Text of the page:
Note to Reporters: Photos of Danforth Chapel are available with this release at news.colostate.edu
Joseph Phelps was a young teenager when his older brother, John, was killed in a car accident while driving between his family’s home in Greeley and his college home in Fort Collins. John, an active member in the Sigma Nu Fraternity, was killed near the end of his freshman year in 1940.
Now, more than 70 years after his brother’s tragic death, Phelps is honoring his legacy with a $50,000 gift that will create the John Quincy Phelps Memorial Garden at Danforth Chapel on the Colorado State University campus. Construction of the garden is expected to be completed this summer.
“Joe Phelps is one of CSU’s most loyal and visionary alumni, and his influence as a donor is felt across our campus, most notably in Construction Management but in many other areas as well,” said Colorado State President Tony Frank. “This recent gift in support of the Danforth Chapel is particularly special, in my mind. It honors the memory of Joe’s older brother, John Quincy, and is a stirring reminder that, while a University must have great classrooms and labs, it also needs quiet places for thought, reflection and contemplation. Danforth is the spiritual heart of our campus and vitally important to our students and faculty of many different faiths and philosophies. We are deeply honored that Joe has recognized this and chosen to honor his brother in this way.”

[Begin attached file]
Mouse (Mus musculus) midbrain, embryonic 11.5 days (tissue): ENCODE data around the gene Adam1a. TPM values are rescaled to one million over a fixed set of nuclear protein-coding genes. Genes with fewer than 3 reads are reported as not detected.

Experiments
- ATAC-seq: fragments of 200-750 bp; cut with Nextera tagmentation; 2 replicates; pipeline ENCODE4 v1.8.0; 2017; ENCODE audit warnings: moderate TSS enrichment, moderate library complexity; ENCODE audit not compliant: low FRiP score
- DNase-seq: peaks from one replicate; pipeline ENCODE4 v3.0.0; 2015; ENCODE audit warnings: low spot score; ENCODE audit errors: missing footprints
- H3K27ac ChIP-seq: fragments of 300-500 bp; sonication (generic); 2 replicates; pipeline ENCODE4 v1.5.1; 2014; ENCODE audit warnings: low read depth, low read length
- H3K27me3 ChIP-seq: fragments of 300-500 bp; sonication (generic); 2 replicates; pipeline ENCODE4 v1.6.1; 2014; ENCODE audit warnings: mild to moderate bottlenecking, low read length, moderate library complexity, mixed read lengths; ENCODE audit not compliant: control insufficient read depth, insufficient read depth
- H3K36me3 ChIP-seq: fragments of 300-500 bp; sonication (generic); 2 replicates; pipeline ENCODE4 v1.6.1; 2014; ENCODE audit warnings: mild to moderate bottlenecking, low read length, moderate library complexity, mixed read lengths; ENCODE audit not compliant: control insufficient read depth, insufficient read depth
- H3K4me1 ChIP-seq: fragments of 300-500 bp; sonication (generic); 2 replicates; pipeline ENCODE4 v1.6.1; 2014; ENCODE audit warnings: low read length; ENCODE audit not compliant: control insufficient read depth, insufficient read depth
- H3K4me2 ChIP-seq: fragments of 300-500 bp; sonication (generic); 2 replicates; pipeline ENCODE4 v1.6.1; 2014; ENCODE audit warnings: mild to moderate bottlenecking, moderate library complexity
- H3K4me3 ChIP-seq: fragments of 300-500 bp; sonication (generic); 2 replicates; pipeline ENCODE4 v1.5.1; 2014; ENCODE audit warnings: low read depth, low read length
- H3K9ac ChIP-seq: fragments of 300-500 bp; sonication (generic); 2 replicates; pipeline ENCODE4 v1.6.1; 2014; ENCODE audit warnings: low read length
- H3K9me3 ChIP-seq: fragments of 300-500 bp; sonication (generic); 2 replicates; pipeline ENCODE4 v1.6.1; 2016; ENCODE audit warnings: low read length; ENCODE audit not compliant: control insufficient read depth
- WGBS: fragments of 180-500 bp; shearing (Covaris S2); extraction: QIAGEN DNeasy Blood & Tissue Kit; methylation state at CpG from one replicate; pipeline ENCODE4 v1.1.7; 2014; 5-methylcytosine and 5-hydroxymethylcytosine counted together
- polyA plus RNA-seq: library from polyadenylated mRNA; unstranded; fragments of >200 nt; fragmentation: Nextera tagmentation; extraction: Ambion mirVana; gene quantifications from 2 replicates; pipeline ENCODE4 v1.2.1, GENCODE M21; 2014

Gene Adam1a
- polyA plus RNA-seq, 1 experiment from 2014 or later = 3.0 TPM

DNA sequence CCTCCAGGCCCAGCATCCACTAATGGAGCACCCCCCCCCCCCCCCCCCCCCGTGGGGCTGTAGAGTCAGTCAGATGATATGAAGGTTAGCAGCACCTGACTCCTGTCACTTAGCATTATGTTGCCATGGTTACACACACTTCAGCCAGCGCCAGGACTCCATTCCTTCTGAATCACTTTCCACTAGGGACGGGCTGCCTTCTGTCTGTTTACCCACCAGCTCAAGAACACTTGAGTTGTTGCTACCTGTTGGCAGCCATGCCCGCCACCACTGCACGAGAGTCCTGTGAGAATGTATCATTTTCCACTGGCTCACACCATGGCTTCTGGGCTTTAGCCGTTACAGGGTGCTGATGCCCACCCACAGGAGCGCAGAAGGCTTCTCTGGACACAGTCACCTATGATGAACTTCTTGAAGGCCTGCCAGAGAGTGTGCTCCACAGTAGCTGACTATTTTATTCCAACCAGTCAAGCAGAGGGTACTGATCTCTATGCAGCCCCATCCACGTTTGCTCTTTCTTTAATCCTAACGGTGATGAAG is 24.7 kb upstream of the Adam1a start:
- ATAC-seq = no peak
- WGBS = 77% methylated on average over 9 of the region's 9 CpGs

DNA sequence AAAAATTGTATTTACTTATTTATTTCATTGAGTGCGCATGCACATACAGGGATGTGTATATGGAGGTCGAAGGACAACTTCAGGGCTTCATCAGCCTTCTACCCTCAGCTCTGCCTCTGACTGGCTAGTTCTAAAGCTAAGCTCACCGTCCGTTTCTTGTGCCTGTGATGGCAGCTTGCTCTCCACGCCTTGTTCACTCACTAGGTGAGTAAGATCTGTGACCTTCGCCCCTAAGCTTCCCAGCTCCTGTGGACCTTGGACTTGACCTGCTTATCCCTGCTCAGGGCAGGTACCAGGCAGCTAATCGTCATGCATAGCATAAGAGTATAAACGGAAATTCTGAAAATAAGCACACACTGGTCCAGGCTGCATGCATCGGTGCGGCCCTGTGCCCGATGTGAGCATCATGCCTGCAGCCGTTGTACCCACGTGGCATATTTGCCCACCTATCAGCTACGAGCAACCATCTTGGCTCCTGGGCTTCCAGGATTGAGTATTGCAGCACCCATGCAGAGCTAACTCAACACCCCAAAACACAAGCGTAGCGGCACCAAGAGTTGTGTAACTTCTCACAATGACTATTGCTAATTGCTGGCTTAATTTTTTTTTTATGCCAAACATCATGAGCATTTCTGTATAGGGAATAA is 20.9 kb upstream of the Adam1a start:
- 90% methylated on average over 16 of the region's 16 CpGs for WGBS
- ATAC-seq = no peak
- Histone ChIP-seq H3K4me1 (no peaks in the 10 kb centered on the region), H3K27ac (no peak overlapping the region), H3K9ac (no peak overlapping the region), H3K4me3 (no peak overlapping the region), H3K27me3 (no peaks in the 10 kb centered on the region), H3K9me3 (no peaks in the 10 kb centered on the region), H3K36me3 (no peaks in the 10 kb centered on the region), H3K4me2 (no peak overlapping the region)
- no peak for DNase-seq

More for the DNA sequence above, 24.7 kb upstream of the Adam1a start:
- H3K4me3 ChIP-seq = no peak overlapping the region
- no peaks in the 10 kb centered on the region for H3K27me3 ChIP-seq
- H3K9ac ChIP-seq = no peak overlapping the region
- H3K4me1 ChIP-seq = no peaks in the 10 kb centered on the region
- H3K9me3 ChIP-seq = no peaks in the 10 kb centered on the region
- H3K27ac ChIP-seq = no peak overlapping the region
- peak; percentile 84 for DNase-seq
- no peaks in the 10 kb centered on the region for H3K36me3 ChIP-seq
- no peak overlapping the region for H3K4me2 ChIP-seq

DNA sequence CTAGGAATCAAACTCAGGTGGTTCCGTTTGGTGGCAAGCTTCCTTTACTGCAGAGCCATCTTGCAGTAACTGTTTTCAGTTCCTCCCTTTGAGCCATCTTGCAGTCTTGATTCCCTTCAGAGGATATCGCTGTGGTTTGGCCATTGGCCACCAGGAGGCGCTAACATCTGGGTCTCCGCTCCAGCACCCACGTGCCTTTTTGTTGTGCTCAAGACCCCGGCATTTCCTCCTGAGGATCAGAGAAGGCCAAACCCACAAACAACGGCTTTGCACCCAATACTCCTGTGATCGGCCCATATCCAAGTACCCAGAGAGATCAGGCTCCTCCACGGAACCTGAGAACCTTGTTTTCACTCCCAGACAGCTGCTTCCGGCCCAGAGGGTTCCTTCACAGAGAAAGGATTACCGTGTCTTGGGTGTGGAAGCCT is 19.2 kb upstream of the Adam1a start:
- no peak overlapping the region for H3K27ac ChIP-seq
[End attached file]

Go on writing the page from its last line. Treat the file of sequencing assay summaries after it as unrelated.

Danforth Chapel, at the north entrance to CSU’s historic Oval, was dedicated in 1954 and is one of the most beautiful buildings on campus. Designed by renowned architect James Hunter, Danforth Chapel has been nominated for inclusion on the National Historic Register.
The non-denominational gathering place features copper doors, stained glass, walnut pews and many other unique features. It has hosted thousands of weddings, memorial services and other events, and is a favorite spot of students, faculty and community members for quiet contemplation.
CSU has been seeking ways to update the area surrounding the chapel, and Phelps’ gift will make that possible.
“Danforth Chapel is little jewel that you have to seek out; it’s one of our most beloved buildings,” said David Hansen, the project’s lead designer for CSU’s Department of Facilities management. “We want to make it more welcoming and more useable, and try to make it feel like a more intimate garden.”
Hansen said CSU will remove a dead tree and overgrown shrubs before planting flowering shrubs and annuals to create the feel of an English garden. The plaza area will also be upgraded to create easier access for disabled visitors.
Phelps (Industrial-Construction Management, ’51) is one of CSU’s most generous donors, supporting programs in Construction Management, Athletics, the Alumni Association and the Morgan Library.